Law firm and solo attorney websites can be effective ways to reach potential clients, but they also carry risks of ethical violations. To avoid these risks, California attorneys should consider both national and state ethics rules (i.e., Cal Rules of Prof Cond 1-400 and Bus & P C §§6157-6159.2) when designing their websites and corresponding with clients or prospective clients online.
A recent American Bar Association (ABA) ethics opinion (.pdf) reviews some of the ethical obligations that attorneys should address in considering the content and features of their websites, including that they
must not include misleading information on websites, must be mindful of the expectations created by the website, and must carefully manage inquiries invited through the website.
The ABA Journal lists some of the “potential website pitfalls” raised by this ethics opinion, including the need for client’s informed consent before identifying them online and the need to keep website information current. It also warns attorneys to beware of conducting fact-specific discussions over the Internet that might create confusion about whether the other party is a client.
To avoid these pitfalls, consider the following when creating and maintaining a professional website:
- Your advertisements cannot be false or misleading, and should be factually substantiated. Cal Rules of Prof Cond 1-400(C).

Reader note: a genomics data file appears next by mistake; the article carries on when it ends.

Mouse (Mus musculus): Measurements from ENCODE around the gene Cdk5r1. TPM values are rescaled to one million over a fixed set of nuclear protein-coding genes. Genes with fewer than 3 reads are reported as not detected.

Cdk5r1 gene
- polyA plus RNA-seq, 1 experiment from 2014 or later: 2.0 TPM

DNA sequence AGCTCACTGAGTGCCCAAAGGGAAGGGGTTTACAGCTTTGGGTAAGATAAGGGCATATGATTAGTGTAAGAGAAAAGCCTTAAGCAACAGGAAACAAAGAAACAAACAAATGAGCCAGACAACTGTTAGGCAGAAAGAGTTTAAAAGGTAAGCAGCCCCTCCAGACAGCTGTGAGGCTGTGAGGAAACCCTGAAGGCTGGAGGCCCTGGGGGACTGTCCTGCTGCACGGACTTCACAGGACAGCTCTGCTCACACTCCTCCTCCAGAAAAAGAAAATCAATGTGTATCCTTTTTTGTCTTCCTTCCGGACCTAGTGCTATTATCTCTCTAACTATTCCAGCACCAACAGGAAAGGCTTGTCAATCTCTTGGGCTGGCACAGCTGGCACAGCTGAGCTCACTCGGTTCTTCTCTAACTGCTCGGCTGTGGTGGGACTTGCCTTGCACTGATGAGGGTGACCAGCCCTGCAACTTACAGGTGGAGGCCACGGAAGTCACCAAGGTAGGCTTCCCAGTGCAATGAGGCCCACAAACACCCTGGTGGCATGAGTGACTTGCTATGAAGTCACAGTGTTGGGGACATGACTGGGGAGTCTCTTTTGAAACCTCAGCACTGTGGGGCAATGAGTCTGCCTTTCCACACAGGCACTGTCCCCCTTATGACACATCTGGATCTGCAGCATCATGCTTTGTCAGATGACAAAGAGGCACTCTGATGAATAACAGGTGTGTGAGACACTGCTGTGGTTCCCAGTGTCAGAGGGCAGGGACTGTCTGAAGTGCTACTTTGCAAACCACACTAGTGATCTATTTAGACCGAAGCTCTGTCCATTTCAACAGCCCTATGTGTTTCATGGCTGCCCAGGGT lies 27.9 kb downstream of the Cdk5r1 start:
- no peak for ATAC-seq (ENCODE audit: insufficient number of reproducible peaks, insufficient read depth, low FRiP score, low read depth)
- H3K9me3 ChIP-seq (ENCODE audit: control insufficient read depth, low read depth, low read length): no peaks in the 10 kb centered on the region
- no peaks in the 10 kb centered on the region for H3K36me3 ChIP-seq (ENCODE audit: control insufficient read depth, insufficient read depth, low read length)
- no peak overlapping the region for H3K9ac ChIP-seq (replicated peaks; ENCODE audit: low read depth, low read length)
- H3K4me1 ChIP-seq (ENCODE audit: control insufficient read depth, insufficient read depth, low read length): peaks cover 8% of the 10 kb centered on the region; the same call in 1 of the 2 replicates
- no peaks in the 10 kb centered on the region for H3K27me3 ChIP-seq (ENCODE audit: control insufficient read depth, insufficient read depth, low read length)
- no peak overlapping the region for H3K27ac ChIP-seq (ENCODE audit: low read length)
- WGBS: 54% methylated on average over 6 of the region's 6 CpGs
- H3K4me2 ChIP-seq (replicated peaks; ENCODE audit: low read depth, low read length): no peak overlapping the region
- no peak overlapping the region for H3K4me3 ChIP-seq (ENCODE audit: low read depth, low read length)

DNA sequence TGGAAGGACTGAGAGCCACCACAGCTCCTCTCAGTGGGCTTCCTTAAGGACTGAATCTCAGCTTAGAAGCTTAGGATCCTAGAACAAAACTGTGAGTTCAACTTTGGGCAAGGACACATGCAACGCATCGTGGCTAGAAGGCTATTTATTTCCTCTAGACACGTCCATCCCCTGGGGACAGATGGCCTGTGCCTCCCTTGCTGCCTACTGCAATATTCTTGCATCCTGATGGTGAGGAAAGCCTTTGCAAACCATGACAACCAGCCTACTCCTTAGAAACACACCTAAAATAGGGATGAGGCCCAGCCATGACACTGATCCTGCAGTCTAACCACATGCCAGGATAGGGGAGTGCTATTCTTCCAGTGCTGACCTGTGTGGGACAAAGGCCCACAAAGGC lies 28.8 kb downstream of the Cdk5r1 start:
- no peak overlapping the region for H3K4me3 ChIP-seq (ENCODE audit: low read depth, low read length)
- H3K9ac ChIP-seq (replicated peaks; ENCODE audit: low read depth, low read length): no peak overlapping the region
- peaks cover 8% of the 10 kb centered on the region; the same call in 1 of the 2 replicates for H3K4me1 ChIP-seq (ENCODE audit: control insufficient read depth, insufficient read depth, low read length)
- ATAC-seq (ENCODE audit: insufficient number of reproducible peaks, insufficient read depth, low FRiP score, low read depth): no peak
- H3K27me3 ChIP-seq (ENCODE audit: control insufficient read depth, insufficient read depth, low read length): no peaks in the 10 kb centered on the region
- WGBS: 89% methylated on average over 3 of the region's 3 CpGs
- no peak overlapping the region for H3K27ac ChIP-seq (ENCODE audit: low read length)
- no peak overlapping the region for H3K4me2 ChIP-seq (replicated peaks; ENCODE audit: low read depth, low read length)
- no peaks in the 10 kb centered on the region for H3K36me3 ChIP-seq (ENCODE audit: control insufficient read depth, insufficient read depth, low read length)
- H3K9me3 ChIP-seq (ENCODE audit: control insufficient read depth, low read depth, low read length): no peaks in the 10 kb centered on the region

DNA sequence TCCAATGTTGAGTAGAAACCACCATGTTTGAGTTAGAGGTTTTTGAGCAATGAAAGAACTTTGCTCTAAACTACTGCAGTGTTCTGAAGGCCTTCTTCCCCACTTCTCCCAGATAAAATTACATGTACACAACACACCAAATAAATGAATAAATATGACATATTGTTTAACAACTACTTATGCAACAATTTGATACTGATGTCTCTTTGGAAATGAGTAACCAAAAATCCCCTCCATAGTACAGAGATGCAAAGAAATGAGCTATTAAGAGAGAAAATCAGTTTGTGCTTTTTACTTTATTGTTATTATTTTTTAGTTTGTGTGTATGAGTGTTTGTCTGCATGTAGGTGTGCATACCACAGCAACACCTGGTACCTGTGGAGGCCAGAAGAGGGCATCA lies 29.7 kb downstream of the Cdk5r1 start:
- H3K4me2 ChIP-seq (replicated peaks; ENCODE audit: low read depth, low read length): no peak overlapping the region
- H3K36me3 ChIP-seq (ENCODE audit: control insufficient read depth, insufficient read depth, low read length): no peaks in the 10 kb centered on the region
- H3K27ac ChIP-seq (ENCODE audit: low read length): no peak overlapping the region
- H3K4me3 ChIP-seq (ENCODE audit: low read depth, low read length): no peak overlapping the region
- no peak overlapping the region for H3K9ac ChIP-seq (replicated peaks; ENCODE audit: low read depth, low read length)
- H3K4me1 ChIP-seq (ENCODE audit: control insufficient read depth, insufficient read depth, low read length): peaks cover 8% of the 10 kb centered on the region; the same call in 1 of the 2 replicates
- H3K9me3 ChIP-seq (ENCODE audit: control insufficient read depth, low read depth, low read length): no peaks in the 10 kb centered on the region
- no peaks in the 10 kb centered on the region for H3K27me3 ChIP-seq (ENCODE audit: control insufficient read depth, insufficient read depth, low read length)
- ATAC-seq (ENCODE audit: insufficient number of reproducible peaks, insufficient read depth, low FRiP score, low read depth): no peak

- You must keep a copy of all advertisements for two years. Cal Rules of Prof Cond 1-400(F).
- Attorney websites are generally considered communications and not solicitations within the meaning of Cal Rules of Prof Cond 1-400(A). California State Bar Formal Opinion No. 2001-155.
- To prevent jurisdictional problems, you should use disclaimers stating that you are advertising only in California and do not seek to represent someone based solely on a visit to the site. Also state the areas of law you practice, the location of your office, and the jurisdictions in which you are licensed.
- If your website has an email address or communication form, you may effectively disclaim that you owe a duty of confidentiality to visitors only if the disclaimer states in plain language that any submissions are not confidential. California State Bar Formal Opinion No. 2005-168.
The ABA ethics opinion also addresses disclaimers and advises their use to help clarify that no attorney-client relationship is created by website-related email communications. It notes, however, that “a limitation, condition, waiver or disclaimer may be undercut if the lawyer acts or communicates contrary to its warning,” and stresses that an effective disclaimer must also be “reasonably understandable, properly placed and not misleading” to a reasonable person.
On advertising on the Internet generally, and a specific discussion of attorney Internet advertising, check out Internet Law and Practice in California, chap 17 (Cal CEB 2004).
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